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ORIGINAL ARTICLE
Year : 2019  |  Volume : 11  |  Issue : 2  |  Page : 107-112

Tori in a Malaysian population: Morphological and ethnic variations


1 Department of Oral Medicine and Radiology, Penang International Dental College, Butterworth, Penang, Malaysia
2 Department of Oral Pathology, Penang International Dental College, Butterworth, Penang, Malaysia
3 Department of General Dentistry, Penang International Dental College, Butterworth, Penang, Malaysia

Correspondence Address:
Dr. Lahari A Telang
Department of Oral Medicine and Radiology, Penang International Dental College, Level 18, NB Tower, 5050, Jalan Bagan Luar, 12000, Butterworth, Penang
Malaysia
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Source of Support: None, Conflict of Interest: None


DOI: 10.4103/jfo.jfds_66_19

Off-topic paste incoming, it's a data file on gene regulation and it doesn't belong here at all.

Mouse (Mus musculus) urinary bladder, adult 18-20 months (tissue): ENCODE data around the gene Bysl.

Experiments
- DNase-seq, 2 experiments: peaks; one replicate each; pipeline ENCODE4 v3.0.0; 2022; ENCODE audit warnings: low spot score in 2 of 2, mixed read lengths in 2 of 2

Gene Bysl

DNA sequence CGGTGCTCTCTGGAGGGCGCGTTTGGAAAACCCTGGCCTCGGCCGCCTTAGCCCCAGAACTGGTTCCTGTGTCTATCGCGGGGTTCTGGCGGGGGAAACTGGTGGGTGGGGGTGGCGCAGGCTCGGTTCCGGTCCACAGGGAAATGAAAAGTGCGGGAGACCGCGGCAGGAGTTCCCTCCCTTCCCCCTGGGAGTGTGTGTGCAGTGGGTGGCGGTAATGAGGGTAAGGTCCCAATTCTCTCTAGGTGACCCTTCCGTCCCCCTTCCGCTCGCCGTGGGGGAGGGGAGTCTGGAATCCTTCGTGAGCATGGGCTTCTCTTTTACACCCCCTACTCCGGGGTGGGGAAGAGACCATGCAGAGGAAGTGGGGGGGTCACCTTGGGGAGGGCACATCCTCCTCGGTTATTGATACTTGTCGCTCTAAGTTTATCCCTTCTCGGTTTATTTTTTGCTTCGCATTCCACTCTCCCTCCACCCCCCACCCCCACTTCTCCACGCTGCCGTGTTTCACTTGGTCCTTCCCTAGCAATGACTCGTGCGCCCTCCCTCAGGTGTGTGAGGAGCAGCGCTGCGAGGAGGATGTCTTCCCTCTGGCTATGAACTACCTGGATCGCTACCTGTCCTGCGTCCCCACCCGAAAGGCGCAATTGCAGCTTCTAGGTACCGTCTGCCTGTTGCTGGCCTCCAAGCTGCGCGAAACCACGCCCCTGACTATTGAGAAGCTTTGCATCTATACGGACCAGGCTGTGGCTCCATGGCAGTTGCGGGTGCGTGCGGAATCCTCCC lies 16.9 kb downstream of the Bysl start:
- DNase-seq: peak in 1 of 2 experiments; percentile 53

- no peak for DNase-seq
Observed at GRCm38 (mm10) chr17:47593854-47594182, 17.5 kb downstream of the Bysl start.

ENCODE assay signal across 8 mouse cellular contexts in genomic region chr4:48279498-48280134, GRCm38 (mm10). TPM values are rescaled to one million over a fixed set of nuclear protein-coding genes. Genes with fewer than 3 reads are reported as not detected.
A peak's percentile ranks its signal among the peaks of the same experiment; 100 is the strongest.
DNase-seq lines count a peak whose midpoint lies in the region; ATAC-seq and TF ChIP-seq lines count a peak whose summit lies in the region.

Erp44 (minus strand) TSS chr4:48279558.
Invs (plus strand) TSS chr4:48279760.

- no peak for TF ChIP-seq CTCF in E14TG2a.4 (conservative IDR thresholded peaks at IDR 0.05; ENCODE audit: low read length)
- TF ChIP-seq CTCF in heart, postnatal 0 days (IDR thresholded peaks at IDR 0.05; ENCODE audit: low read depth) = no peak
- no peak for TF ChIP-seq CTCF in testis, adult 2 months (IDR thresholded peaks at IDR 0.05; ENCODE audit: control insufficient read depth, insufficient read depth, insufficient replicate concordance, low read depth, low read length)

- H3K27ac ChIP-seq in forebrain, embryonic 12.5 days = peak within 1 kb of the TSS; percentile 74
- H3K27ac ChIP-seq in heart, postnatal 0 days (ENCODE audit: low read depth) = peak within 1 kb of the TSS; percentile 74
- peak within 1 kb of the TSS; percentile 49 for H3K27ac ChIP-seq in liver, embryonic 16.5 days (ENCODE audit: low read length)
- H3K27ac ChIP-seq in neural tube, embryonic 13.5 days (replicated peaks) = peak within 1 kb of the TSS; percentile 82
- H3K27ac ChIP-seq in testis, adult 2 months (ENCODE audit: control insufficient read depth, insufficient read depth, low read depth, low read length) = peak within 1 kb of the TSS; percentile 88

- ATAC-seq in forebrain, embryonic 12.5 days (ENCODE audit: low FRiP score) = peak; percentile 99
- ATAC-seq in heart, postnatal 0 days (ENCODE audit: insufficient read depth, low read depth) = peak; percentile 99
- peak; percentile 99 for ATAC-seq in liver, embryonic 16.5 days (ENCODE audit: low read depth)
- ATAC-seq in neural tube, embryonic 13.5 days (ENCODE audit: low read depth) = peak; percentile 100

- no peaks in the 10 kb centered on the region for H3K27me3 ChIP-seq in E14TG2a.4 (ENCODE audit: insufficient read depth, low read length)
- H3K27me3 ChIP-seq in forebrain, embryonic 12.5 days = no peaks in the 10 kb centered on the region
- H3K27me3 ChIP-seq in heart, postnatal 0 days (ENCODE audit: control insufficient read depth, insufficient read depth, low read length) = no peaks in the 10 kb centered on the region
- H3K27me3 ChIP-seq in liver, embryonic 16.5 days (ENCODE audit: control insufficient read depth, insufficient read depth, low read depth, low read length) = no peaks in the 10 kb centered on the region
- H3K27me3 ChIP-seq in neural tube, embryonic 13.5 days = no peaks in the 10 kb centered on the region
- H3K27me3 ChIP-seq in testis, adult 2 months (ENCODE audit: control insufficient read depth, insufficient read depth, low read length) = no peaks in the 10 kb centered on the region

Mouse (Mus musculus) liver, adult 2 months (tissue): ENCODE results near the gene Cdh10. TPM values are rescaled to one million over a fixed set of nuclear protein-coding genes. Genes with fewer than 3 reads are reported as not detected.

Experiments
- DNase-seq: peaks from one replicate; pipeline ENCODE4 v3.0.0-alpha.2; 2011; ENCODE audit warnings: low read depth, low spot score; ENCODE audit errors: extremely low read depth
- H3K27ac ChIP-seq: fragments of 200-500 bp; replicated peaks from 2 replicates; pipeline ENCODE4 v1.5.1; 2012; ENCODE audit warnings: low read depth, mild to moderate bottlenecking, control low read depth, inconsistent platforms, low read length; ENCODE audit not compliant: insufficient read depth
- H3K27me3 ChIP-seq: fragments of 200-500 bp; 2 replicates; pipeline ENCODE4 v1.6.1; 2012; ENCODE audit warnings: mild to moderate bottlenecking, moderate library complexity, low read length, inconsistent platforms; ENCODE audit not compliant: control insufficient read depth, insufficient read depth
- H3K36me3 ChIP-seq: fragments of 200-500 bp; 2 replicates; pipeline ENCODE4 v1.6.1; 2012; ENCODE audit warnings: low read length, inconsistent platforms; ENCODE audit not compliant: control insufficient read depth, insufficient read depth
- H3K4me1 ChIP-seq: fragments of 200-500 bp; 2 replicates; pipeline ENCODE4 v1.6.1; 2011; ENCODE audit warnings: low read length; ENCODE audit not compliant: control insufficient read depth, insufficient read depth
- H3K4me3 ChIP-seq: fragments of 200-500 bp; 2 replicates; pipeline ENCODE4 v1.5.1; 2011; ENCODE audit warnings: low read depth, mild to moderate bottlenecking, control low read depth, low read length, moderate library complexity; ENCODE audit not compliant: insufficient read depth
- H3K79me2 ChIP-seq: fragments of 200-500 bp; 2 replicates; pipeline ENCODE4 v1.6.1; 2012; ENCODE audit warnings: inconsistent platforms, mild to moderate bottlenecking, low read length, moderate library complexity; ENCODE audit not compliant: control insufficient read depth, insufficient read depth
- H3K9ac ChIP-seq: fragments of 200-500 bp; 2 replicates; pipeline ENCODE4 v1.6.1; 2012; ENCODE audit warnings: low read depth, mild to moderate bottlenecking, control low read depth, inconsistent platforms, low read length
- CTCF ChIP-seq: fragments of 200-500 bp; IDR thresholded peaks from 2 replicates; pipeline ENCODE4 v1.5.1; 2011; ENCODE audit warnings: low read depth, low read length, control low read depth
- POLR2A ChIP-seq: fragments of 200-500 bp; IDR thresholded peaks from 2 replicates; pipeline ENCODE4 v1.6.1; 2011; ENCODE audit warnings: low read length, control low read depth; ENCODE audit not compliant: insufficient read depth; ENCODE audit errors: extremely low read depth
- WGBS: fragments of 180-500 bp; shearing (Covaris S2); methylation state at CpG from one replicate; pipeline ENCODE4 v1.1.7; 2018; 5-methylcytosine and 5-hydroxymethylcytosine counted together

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Aim: Tori are nonneoplastic self-limiting, bony exostosis that are commonly called torus palatinus (TP) when seen on the hard palate and termed torus mandibularis (TM) when seen on the lingual surface of the mandible. These lesions have long been known to anthropologists and have mostly been identified incidentally during routine dental examinations. The prevalence of tori varies in different populations from 0.0% to 66% for TP and between 0.1% and 63.4% for TM. The exact etiology is still unclear, but the most accepted theory today is 30% attributed to genetics and 70% to environmental factors. Hence, the aim of this study was to determine the prevalence of tori and study their morphology among various ethnic groups of a Malaysian population. Materials and Methods: A ross-sectional study was conducted involving the screening of patients that reported to the oral medicine clinics over a 2-year period. Age, gender, ethnicity, morphological variations in shape and size, number, and location of tori were recorded in all positive cases. Results: Fourteen percent of individuals (n = 624) among the total 4443 who were screened were found to have either palatine tori, mandibular tori, or both. The prevalence of PT and MT was 10.8% and 0.9%, respectively. Tori were found in people in the age range of 5–85 years, with the maximum in the age range of 20–29 years (24.7%). The male-to-female ratio for PT and MT was 1:1.4 and 1:0.68, respectively. The morphologic shapes of palatine tori that were observed were flat (10%), spindle (10%), linear (15%), and nodular (59%) with up to six lobules. Mandibular tori were located either unilaterally or bilaterally; they were nodular in shape (89%) and/or band like (15%), with the band-like shape being described for the first time. Size variations ranging from 0.5 to 5 cm were observed. Conclusion: The relatively high prevalence of tori among major ethnic groups of this region supports the probable hypothesis of the role of environmental factors. A wide variation in the morphology was also noted, along with a new morphologic variant of band-like TM, which may be due to the influence of diet or an unknown environmental factor.


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